What Is a Viatical Settlement?
A viatical settlement is an arrangement in which someone who is terminally or chronically ill sells their life insurance policy at a discount from its face value for ready cash. In exchange for the cash, the seller of the life insurance policy relinquishes the right to leave the policy's death benefit to a beneficiary of their choice.
The buyer of a viatical settlement pays the seller a lump sum cash payout and pays all future premiums left on the life insurance policy. The buyer becomes the sole beneficiary and cashes in the full amount of the policy when the original owner dies.
- A viatical settlement allows an owner of a life insurance policy to sell their policy at a discount from its face value to an investor in return for a one-time sum of cash.
- In a viatical settlement, the insured has a life expectancy of two years or less.
- The investor in a viatical settlement pays all future premiums left on the life insurance policy and becomes the sole beneficiary of the policy when the insured dies.
- A viatical settlement can be risky because the rate of return going into the investment is unknown and depends upon when the seller dies.
- A life settlement differs from a viatical settlement in that the insured seeking to sell their life insurance policy has an estimated life expectancy greater than two years.
Understanding a Viatical Settlement
Viatical settlements enable owners of life insurance policies to sell their policies to investors. Investors buy the full policy or a portion of it at a cost that is less than the policy's death benefit. The investor's rate of return depends upon when the seller dies. The rate of return will be lower if the seller outlives their estimated life expectancy. Conversely, the rate of return will be greater if the seller dies sooner than estimated.
For someone who is terminally ill, a viatical settlement enables them to obtain immediate cash they can use to pay for their care and comfort in their final days. A viatical settlement can be a financial management tool that enables individuals to preserve their estate's other assets—such as a home—which they may not want to sell before their death.
Criticism of Viatical Settlements
From an investment perspective, a viatical settlement can be extremely risky. The rate of return is unknown because it's impossible to know when someone will die. If you invest in a viatical settlement, you are speculating on death. Therefore, the longer the life expectancy, the cheaper the policy. However, because of the time value of money (TVM), the longer the person lives, the lower your rate of return.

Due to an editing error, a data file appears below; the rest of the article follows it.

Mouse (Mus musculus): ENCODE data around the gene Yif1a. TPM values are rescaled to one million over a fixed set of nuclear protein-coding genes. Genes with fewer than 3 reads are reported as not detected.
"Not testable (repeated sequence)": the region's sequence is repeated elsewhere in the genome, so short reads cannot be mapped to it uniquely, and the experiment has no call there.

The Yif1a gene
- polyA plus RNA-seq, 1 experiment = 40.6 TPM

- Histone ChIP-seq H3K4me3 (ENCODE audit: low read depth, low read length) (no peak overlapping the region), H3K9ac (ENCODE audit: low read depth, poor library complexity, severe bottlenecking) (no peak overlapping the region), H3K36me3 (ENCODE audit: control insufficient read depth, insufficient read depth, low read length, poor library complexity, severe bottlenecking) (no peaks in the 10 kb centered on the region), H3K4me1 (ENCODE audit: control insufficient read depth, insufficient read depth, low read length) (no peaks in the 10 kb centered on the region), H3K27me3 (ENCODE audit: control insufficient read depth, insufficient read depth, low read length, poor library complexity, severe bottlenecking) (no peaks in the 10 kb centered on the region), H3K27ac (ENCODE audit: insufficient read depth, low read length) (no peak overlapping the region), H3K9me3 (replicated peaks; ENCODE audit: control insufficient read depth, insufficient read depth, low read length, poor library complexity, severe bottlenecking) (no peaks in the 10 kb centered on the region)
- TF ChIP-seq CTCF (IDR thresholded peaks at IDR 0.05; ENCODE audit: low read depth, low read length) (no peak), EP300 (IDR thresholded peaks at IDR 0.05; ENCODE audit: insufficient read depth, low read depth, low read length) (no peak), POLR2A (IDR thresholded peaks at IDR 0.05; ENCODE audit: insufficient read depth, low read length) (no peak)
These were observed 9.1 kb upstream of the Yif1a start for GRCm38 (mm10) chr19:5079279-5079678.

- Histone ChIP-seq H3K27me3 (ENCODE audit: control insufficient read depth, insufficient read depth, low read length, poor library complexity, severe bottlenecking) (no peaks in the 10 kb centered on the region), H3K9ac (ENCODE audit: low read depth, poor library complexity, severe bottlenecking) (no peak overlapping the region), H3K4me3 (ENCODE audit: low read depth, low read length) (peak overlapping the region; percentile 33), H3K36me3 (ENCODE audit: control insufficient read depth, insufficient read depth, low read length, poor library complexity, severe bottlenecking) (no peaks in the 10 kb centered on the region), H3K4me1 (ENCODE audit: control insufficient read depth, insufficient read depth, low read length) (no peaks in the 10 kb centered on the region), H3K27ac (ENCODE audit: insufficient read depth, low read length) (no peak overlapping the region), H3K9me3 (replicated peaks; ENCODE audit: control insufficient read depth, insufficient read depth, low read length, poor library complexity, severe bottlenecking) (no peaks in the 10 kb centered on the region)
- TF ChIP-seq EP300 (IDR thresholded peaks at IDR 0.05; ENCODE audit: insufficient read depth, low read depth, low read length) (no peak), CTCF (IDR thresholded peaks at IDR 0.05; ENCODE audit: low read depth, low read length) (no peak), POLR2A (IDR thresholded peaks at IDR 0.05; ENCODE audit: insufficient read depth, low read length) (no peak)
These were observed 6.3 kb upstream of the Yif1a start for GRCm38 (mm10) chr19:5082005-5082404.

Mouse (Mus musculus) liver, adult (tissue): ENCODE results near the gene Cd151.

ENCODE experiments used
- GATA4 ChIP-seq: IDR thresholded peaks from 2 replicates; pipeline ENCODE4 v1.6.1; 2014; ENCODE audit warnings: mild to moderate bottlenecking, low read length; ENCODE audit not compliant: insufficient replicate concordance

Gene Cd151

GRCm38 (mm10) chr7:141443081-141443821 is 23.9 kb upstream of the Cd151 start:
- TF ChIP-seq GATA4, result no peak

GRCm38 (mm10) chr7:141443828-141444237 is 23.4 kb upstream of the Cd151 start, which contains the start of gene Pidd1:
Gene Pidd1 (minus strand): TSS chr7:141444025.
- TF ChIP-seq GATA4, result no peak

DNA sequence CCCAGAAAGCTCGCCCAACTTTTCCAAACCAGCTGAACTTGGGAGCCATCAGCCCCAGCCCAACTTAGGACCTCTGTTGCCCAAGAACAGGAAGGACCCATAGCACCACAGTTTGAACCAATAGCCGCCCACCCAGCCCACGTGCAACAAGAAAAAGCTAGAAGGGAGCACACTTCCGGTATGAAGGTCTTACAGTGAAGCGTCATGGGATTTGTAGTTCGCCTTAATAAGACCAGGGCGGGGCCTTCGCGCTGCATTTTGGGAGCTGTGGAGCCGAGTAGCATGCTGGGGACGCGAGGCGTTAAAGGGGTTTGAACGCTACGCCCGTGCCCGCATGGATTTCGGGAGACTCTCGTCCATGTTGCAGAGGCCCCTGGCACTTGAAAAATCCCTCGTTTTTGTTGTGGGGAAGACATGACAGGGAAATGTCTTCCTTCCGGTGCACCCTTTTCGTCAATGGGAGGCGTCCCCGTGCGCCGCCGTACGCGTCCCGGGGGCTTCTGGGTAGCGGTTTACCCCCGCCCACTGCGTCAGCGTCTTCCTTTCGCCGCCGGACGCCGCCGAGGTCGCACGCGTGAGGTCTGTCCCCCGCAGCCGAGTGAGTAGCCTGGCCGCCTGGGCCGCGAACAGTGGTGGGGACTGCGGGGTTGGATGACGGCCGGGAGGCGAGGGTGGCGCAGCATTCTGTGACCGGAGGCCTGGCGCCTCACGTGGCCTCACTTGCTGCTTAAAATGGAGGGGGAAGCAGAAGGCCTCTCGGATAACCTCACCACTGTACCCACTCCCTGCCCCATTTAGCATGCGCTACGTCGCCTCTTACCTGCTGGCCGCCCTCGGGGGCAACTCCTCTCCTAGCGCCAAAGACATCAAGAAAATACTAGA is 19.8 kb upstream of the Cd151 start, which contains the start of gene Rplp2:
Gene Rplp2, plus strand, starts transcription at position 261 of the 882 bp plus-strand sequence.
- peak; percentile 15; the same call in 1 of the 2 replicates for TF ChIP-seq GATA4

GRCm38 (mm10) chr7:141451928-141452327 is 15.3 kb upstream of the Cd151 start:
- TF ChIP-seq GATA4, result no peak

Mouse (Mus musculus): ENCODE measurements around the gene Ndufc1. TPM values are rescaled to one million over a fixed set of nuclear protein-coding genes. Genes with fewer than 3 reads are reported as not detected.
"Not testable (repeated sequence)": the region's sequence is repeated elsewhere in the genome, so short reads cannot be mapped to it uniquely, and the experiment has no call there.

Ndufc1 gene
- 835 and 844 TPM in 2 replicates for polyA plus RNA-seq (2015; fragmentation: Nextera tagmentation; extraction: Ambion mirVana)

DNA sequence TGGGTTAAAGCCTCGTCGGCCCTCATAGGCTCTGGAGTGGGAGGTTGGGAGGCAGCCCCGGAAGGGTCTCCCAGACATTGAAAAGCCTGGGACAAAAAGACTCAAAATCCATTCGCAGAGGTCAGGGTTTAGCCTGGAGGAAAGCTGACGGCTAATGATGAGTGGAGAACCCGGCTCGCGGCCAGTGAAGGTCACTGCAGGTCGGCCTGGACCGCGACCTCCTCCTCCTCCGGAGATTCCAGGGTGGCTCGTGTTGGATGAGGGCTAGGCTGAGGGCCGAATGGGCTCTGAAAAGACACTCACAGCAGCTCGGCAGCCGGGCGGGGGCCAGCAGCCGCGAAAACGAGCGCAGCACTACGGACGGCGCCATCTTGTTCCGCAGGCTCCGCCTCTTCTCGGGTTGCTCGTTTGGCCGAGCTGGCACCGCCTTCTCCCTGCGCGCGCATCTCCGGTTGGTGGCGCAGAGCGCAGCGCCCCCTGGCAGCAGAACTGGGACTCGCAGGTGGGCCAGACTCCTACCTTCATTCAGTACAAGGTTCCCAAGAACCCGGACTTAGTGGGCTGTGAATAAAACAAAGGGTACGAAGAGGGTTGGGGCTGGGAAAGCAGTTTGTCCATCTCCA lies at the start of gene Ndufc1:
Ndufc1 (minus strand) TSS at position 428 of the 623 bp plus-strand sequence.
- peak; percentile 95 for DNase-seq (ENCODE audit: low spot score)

In many states in the U.S., companies that buy viatical settlements to sell to investors are licensed by state insurance commissioners. For more information and a list of state insurance regulators, visit the National Association of Insurance Commissioners (NAIC).
Viatical Settlement vs. Life Settlement
Individuals not facing a health crisis may also choose to sell their life insurance policies to get cash, which is more typically referred to as a life settlement. A life settlement differs from a viatical settlement in that the insured has a longer life expectancy. In a viatical settlement, the life expectancy of the insured is generally two years or less.
If a life insurance policyholder is considering a life settlement, they should first consider all available options for obtaining the needed cash. There might be a better way to utilize a life insurance policy.
For instance, a life insurance policyholder may be able to access some of the cash value to meet their immediate needs while keeping the policy in force for beneficiaries. It might also be possible to use the cash value as security for a loan from a financial institution.
An accelerated death benefit (ADB) is also an option. An accelerated death benefit usually pays some of a policy’s death benefit before the insured dies. This could provide the holder of the life insurance policy with the cash needed without having to sell the policy to a third party.
There are various points to consider before deciding on either a viatical settlement or a life settlement:
- It's important to get quotes from several companies to ensure a competitive offer.
- Not all proceeds received from the sale of a life insurance policy may be tax-free; make sure you understand all tax implications before entering a contract.
- Find out if any creditors could claim your cash settlement.
- Understand the implications of any public assistance that may be relevant, such as the Supplemental Nutrition Assistance Program (SNAP) or Medicaid.
- The buyer of a viatical settlement is allowed to check on your health condition periodically. Make sure you understand who will get access to this information.
- All questions on an application form must be answered truthfully and completely—especially questions about medical history.
- Make sure the viatical settlement provider deposits funds into an independent escrow account to protect the funds during the transfer.
- Find out if returning the money is an option in the event of seller's remorse.